Student : Sir, you can have lots of heat, even more heat, super-heat, mega heat, white heat, a little heat or no heat. But we don’t have anything called cold. We can hit 458 degrees below zero which is no heat, but we can’t go any further after that. There is no such thing as cold. Cold is only a word we use to describe the absence of heat. We cannot measure cold. Heat is energy. Cold is not the opposite of heat, sir, just the absence of it.

    (There was pin-drop silence in the lecture theater.)

    Student : What about darkness, Professor? Is there such a thing as darkness?

    Professor: Yes. What is night if there isn’t darkness?

    Student : You’re wrong again, sir. Darkness is the absence of something. You can have low light, normal light, bright light, flashing light. But if you have no light constantly, you have nothing and its called darkness, isn’t it? In reality, darkness isn’t. If it is, were you would be able to make darkness darker, wouldn’t you?

    Professor: So what is the point you are making, young man ?

    Student : Sir, my point is your philosophical premise is flawed.

    Professor: Flawed ? Can you explain how?

    Student : Sir, you are working on the premise of duality. You argue there is life and then there is death, a good GOD and a bad GOD. You are viewing the concept of GOD as something finite, something we can measure. Sir, Science can’t even explain a thought. It uses electricity and magnetism, but has never seen, much less fully understood either one. To view death as the opposite of life is to be ignorant of the fact that death cannot exist as a substantive thing.

    Death is not the opposite of life: just the absence of it. Now tell me, Professor, do you teach your students that they evolved from a monkey?

    Professor: If you are referring to the natural evolutionary process, yes, of course, I do.

    Student : Have you ever observed evolution with your own eyes, sir?

    (The Professor shook his head with a smile, beginning to realize where the argument was going.)

    Student : Since no one has ever observed the process of evolution at work and cannot even prove that this process is an on-going endeavor. Are you not teaching your opinion, sir? Are you not a scientist but a preacher?

    (The class was in uproar.)

    Student : Is there anyone in the class who has ever seen the Professor’s brain?

    (The class broke out into laughter. )

    Student : Is there anyone here who has ever heard the Professor’s brain, felt it, touched or smelt it? No one appears to have done so. So, according to the established Rules of Empirical, Stable, Demonstrable Protocol, Science says that you have no brain, sir. With all due respect, sir, how do we then trust your lectures, sir?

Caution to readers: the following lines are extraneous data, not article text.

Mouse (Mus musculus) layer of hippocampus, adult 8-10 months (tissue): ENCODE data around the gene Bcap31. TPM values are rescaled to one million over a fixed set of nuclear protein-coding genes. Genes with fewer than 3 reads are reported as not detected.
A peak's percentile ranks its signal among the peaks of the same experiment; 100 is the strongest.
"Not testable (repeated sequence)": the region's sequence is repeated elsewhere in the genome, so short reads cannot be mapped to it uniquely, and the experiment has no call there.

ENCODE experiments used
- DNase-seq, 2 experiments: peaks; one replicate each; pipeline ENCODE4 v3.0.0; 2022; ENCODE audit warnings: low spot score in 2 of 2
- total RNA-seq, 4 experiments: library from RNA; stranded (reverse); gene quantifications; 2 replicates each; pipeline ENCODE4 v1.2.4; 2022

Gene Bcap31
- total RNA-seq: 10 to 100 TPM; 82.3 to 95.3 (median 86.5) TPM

(The room was silent. The Professor stared at the student, his face unfathomable.)

    Professor: I guess you’ll have to take them on faith, son.

    Student : That is it sir … Exactly ! The link between man & GOD is FAITH. That is all that keeps things alive and moving.

  3. Thank you for this post. We have not been to church for awhile as we have had a very difficult time with finding a place for our Aspie son. Before we ever knew he was an Aspie, we were judged on his behavior. We were not parenting right. Our marriage wasn’t right. And on and on. I try to help my son understand the Bible and God to the best of my ability and pray.

    As far as pie being 3 in the Bible, people like that don’t look at the full context of what they are saying is wrong. I can’t remember it all exactly right now, but it has to do with the bath in the temple if I remember right. What I do remember is that the dimensions are given for the inner rim and then the circumference ends up coming out to pi=3, however, it does mention the thickness of the bowl and if you go out to the outer edge to measure the circumference instead of the inner rim, then pi=3.14…….

    I agree there needs to be more of this taught in churches. There is a rich history, plenty of logic, beautiful poetry, and much more in the Bible. It is not just spiritual.

    • And also to begin with, people did think that pi equalled three, because we didn’t know as much as we do now. It was estimated to 3, then 3.14, then worked out to the point it’s at today. So in those times, yes, it would be 3.